Trial Set to Begin Monday in Lawsuit Alleging Sex Abuse by Priest in Belleville Diocese

By Geaoge Pawlaczyk
News Democrat

August 16, 2008

BELLEVILLE - Despite a request filed with the Illinois Supreme Court by the Catholic Diocese of Belleville to throw out a lawsuit alleging that one of its priests sexually abused an altar boy, a civil court trial is scheduled to begin next week in St. Clair County Circuit Court.

Belleville attorney Mike Weilmuenster said that at a pretrial hearing today, Circuit Judge Lloyd Cueto told attorneys for both sides to be ready to pick a jury Monday.

On Aug. 8, attorneys for the diocese asked the Supreme Court for a supervisory order, an unusual procedure, dismissing the case on statute of limitations grounds or that failing, to postpone it. As of this afternoon, the case was still scheduled to begin Monday.

The lawsuit, filed in 2002, alleges that beginning when he was 13, James Wisniewski. of Champaign. was sexually molested by the Rev. Raymond Kownacki, 73, of Dupo. at St. Theresa's Parish in Salem from 1973 to 1978. Kownacki was removed from ministry in 1995 by former Belleville Bishop Wilton Gregory.

The lawsuit, which claims psychological damage, names the diocese and Kownacki, who could not be reached but has stated he doesn't want to comment.

Cueto has ruled that to overcome time limitation concerns, a jury must first find that the diocese engaged in "fraudulent concealment" of evidence of child sex abuse by priests. If jurors find that concealment occurred, they can then determine after all the evidence is heard whether Kownacki molested Wisniewski.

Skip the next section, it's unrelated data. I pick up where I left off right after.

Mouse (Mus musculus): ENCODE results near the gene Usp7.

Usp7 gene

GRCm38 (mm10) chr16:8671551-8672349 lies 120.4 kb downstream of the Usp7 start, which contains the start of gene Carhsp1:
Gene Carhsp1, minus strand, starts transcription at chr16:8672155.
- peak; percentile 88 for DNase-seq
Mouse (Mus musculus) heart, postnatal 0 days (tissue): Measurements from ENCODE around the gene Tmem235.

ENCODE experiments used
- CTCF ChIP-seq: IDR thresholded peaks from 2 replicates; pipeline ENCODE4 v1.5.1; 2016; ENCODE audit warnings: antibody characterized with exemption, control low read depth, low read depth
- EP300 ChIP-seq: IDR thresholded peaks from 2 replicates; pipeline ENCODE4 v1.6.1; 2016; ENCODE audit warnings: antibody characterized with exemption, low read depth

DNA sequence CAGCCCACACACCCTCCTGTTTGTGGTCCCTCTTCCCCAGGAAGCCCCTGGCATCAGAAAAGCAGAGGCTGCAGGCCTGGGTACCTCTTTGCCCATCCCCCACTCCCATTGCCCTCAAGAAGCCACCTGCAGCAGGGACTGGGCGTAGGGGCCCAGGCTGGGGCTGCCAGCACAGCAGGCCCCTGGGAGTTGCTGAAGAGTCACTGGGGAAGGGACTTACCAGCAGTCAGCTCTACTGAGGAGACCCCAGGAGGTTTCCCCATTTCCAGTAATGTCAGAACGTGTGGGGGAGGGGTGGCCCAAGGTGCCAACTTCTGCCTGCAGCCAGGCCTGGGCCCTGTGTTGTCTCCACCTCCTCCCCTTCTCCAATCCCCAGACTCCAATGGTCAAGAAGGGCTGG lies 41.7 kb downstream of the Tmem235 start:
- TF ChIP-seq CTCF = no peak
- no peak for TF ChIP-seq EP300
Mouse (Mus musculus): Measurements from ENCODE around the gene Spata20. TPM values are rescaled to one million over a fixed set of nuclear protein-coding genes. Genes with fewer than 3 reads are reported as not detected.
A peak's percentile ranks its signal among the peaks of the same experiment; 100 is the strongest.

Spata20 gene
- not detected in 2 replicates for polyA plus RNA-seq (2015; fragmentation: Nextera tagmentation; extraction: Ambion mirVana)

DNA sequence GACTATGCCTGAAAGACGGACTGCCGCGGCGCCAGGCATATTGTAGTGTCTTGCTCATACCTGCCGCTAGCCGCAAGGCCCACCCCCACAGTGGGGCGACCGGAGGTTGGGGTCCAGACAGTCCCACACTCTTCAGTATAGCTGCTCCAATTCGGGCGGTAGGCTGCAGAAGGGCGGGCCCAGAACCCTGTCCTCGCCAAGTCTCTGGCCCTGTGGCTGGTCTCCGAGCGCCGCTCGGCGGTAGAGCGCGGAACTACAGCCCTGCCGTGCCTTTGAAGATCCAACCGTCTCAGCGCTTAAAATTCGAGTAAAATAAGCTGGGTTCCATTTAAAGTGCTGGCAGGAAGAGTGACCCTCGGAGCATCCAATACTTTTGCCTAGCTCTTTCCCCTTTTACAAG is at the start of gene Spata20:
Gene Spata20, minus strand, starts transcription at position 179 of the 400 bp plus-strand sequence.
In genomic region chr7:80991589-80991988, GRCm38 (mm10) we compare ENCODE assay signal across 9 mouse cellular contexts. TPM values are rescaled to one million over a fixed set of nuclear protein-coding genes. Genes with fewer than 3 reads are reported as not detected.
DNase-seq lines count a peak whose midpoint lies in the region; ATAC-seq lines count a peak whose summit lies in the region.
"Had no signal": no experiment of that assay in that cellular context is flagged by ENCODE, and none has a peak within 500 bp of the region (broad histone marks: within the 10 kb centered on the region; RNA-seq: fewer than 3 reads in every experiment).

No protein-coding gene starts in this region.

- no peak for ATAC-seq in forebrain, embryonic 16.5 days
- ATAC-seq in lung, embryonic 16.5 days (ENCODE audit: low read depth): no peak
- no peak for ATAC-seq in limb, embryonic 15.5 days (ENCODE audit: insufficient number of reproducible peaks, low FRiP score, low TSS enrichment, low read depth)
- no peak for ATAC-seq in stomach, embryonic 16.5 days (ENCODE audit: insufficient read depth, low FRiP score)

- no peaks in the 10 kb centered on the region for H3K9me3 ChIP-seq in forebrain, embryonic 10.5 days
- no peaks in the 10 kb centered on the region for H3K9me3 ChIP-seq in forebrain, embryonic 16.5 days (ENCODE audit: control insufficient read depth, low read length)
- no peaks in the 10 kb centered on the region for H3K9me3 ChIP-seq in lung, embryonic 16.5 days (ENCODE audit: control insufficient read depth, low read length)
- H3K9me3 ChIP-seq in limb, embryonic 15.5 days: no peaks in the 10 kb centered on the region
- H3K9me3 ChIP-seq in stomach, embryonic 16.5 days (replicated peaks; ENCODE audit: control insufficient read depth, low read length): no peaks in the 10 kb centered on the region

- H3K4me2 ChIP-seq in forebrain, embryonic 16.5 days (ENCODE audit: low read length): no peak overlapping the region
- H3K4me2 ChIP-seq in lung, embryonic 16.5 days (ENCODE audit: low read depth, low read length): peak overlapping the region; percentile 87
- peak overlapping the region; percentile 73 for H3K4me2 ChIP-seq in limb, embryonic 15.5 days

Copies of depositions of former vicar general Monsignor James Margason and former citizens review board administrator Margie Mensen show that information was withheld from the panel members charged with investigating allegations of priest abuse. Margason, the pastor of Corpus Christi Church in Shiloh, could not be reached for comment. He said recently that he cannot comment on an ongoing legal case.

Margason's testimony showed that he knew the names of youths who were allegedly abused but did not tell panel members, even though he was Gregory's delegate to the review board. Gregory did not turn over personnel files of accused priests except for Kownacki's, the testimony showed.

Mensen testified that when she was administrator to the board from 1993 to 1998, the names of several alleged victims were not made known to her. Mensen stated at the deposition that had she known their names, she would have made sure that counseling was offered. She also testified that the board did not request the personnel files and were satisfied with allowing Gregory to review them and turn over any he thought they should see.

This afternoon, a demonstration of four members of the Survivor's Network of Those Abused by Priests was held outside the chancery offices, which closed at noon.

Dave Clohessy, executive director of the group's organization in St. Louis, said Belleville Bishop Edward Braxton should punish Margason for withholding the names of alleged victims from the review board. Diocesan rules, according to documents filed in the lawsuit, require that the names of any person who claimed to be a victim must be turned over to the review board.

"These were their own rules, their own administrators and their own hand-picked panel," said Clohessy, "yet they kept the names secret. ... This was inexcusable and should not go unpunished."

Braxton could not be reached for comment.

Judy Jones of Woodsfield, Ohio, the director of SNAP's southern Ohio region, said: "We can only speculate on what might have happened if Margason had been honest and shared those abuse reports. Maybe a predator priest might have been criminally charged and gone to jail, where he could not hurt more kids."

Contact reporter George Pawlaczyk at or 239-2625.


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